If you’ve done your strategy homework, then you have a good idea of the problems these people face, the language they use, the images they like, and the offer they’d react to. Using this information will create a website that resonates with your audience and is more likely to create sales for you. If you skip this step, you’ll get a web designer’s idea of what they think your website should look like – and not a marketing professional’s.

You can hire people locally (who you can meet face-to-face) or globally (,, etc.). But be warned: the true cost of a website isn’t in its creation – it’s in maintenance. Be willing to pay for each revision you make to your designer.

If you can, create your own website (or have a designer create a CMS-based website for you) using WordPress, Zoomla, iWeb, etc. Make sure whatever choice you make you use your own domain name (not: to ensure that your visitor’s first impression is favorable.

Business Lawyer Marketing

I’m putting together a marketing/PR proposal for a 3-person law firm. I’m coming up with various ideas to promote any of the three of them, but particularly need help with the one who does business law. She’s thinking she’d like to speak at business conferences (what kind? no clue), as she’s a good public speaker. She obviously needs to develop more relationships with more businesses.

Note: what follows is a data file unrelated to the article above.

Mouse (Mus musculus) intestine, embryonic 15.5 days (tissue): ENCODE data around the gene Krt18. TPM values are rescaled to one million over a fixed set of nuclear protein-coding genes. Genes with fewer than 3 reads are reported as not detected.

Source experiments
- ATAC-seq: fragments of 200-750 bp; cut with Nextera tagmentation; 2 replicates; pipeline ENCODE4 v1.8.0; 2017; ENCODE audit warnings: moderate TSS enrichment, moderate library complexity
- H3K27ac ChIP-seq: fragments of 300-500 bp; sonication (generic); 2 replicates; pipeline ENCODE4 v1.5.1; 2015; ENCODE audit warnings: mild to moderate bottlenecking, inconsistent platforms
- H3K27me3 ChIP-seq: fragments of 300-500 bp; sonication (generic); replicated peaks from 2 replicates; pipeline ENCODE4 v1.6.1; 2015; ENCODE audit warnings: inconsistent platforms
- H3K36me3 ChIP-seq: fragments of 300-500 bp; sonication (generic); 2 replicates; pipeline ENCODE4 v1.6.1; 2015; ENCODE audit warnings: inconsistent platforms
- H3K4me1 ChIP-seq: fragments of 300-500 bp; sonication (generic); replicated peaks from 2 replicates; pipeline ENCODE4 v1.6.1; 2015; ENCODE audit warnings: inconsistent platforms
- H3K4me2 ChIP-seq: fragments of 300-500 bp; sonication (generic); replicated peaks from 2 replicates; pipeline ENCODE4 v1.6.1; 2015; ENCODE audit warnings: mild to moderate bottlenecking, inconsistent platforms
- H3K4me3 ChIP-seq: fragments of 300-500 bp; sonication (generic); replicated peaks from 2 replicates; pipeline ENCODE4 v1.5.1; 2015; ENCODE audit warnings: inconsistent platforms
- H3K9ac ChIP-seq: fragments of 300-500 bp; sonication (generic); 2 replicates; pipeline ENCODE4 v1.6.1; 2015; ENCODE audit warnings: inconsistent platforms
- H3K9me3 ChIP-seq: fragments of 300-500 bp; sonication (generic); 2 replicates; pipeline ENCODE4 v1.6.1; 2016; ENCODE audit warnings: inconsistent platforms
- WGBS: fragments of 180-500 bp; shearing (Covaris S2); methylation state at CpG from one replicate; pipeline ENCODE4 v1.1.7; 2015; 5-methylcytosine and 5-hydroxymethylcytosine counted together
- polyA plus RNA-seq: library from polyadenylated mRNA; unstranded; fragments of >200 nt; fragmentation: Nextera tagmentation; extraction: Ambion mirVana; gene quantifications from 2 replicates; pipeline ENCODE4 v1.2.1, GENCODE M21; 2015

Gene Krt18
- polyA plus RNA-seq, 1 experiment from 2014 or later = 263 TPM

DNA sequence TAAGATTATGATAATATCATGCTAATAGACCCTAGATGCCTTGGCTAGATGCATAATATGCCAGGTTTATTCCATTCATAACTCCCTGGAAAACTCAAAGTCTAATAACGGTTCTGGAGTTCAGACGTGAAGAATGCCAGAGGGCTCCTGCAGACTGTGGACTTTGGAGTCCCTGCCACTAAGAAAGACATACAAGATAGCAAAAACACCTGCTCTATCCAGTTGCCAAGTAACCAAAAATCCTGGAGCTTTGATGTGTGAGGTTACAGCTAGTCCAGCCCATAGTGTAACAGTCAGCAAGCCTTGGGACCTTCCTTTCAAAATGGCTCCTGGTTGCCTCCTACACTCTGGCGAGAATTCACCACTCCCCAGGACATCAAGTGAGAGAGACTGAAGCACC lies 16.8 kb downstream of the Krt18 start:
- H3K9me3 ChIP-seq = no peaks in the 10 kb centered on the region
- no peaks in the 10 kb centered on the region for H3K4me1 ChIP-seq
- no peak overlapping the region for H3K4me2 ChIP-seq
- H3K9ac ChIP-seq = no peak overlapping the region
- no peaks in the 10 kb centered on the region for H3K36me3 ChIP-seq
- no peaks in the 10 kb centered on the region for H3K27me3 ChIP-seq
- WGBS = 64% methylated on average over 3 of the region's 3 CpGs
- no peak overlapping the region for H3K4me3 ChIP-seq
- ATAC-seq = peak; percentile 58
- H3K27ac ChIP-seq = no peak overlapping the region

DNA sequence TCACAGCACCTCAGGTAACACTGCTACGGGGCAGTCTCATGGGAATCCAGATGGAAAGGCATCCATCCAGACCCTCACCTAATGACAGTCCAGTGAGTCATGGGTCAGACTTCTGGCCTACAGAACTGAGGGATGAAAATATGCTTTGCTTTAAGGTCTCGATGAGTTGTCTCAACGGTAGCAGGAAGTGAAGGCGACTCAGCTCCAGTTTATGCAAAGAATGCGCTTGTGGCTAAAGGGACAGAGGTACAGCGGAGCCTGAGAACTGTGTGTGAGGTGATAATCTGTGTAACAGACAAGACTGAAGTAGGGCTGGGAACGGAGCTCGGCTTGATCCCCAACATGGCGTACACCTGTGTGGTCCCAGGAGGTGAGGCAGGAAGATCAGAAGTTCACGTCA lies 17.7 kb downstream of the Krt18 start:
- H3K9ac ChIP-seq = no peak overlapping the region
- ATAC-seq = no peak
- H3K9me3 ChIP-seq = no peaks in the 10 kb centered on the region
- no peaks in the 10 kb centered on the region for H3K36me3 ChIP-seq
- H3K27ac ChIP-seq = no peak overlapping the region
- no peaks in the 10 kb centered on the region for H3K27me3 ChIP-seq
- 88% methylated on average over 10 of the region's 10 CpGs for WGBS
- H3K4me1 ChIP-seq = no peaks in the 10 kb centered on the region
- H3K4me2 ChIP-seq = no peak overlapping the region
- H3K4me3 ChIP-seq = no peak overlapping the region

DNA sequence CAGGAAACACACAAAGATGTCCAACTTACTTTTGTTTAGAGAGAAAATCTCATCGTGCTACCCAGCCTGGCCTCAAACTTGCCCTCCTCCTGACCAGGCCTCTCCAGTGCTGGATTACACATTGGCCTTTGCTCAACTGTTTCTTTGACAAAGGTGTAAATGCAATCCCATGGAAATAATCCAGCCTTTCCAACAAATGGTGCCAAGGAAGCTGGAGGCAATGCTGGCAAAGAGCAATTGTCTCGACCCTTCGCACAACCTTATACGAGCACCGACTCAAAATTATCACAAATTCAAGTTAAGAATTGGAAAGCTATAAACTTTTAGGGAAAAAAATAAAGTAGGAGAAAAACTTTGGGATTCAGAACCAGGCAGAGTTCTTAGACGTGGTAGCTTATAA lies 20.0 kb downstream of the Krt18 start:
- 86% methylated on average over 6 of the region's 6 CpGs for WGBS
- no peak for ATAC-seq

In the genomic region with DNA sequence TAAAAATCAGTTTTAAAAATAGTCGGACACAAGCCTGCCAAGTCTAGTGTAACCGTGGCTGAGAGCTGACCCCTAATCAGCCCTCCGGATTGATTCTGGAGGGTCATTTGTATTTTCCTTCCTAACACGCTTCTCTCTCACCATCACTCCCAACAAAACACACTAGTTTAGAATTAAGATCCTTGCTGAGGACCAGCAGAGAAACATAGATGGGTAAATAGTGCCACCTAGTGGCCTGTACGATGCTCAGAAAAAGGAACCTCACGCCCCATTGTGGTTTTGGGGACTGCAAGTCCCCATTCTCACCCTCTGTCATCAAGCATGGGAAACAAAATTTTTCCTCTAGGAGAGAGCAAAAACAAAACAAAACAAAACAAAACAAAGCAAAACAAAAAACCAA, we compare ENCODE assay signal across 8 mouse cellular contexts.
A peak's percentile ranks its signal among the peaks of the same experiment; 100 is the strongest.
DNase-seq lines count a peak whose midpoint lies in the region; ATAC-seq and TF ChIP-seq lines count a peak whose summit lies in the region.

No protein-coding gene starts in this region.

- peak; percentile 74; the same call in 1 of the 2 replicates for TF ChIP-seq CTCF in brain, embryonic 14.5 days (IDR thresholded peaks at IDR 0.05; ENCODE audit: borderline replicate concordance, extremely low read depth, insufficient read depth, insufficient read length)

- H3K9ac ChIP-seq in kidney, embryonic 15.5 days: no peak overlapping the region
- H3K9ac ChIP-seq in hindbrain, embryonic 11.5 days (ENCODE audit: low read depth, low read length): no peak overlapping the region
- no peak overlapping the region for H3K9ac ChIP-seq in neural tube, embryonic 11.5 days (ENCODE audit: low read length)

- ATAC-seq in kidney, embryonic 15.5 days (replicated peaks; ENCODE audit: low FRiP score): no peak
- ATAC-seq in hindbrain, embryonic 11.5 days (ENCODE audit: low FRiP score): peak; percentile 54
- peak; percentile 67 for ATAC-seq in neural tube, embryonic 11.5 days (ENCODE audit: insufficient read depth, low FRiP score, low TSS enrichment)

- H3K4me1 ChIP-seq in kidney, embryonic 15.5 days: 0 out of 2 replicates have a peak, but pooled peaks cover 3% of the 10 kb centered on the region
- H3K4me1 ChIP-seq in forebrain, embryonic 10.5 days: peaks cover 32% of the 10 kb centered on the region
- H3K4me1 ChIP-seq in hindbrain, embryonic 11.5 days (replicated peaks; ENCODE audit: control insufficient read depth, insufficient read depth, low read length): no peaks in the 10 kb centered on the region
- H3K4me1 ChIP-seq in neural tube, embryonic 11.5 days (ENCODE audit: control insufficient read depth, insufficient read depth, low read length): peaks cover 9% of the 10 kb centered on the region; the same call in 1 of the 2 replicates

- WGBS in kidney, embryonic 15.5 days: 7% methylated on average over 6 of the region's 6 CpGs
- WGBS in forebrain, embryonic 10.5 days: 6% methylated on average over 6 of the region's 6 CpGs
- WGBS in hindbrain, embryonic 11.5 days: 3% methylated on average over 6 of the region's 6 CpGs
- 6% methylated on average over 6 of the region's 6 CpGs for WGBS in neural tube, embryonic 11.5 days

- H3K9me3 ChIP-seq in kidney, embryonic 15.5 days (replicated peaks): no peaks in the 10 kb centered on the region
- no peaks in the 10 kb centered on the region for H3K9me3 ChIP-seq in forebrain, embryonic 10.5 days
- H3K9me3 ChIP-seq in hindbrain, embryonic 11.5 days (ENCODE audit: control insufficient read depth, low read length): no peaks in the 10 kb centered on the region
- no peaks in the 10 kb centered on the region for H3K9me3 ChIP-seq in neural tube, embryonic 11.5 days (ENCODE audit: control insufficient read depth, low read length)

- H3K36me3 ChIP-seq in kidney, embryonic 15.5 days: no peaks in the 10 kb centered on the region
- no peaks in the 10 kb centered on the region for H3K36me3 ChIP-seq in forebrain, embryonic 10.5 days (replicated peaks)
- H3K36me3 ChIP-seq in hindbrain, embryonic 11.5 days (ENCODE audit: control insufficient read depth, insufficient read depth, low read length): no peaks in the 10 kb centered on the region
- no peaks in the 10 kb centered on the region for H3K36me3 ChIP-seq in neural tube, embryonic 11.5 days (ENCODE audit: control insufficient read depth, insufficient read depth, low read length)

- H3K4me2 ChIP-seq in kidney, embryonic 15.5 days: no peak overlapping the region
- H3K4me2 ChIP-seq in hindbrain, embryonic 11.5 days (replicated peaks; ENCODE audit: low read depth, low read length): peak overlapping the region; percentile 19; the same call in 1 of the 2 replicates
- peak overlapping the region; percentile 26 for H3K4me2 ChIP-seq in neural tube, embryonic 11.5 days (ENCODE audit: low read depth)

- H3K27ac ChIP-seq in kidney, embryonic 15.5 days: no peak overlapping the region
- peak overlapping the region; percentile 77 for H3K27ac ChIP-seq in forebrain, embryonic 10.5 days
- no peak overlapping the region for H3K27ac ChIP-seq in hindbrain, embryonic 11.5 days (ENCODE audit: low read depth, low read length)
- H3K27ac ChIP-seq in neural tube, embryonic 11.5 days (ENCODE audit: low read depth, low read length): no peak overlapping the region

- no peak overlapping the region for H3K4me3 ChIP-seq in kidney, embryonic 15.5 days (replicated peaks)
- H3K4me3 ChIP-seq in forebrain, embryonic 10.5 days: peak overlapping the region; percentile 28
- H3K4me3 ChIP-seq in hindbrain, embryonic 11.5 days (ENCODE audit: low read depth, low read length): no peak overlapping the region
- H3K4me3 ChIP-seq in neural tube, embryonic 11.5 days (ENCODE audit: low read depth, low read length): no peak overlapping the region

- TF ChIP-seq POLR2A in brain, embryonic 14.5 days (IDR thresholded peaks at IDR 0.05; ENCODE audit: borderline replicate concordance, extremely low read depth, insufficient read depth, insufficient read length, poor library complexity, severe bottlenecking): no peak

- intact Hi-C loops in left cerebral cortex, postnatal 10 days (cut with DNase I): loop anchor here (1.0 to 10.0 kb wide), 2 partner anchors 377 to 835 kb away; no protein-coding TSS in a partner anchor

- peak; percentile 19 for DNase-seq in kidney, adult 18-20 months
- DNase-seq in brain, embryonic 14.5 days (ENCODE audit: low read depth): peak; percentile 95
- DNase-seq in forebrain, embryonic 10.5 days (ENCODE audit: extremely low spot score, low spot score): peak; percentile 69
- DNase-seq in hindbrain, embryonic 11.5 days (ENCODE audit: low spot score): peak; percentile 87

Jay’s Answer: Who would be her ideal client? That’s who she needs to talk to. It may be local small businesses, larger corporations (who may have representation in-house but need specialization from time-to-time), franchises, etc. Once you better understand what type of law & for who, then find opportunities for her to be in front of many of these people at the same time – conferences, magazine articles, webcasts, etc.

Theme For Major Software Conversion

Our team is trying to develop a theme for a major software conversion our company is undertaking. This theme should be relevant to our internal resources that will be affected by the conversion, as well as our external customers. The conversion will bring about great change for our staff and clients, and the theme should reflect that the new software is a valuable tool, and that we are undergoing this change to position us for the future, and to take advantage of the potential of all the functionality the new software offers. Additionally, our organizational brand centres on the view that our company is there for our client at every point they are at in their life – if this could be incorporated into the theme, that would be great.


Jay’s Answer: Assuming that the conversion will help you for the future, why exactly should your customers care about your software conversion? Most of your customers are focused on short-term (their problems today) rather than long-term (the possibility that your change will somehow benefit them).

Since management has decided that the conversion is a good idea, you need to highlight why management bought into the process. Does the conversion save you money today? Will it pay for itself in short order? Will it result in the ability to sell your services for less? Do more with fewer employees? What will be lost? Gained? And finally, what’s the probability of success? Don’t focus on the cute or the simple (“we’re there for you”). Focus on the bottom-line benefits that people can perceive.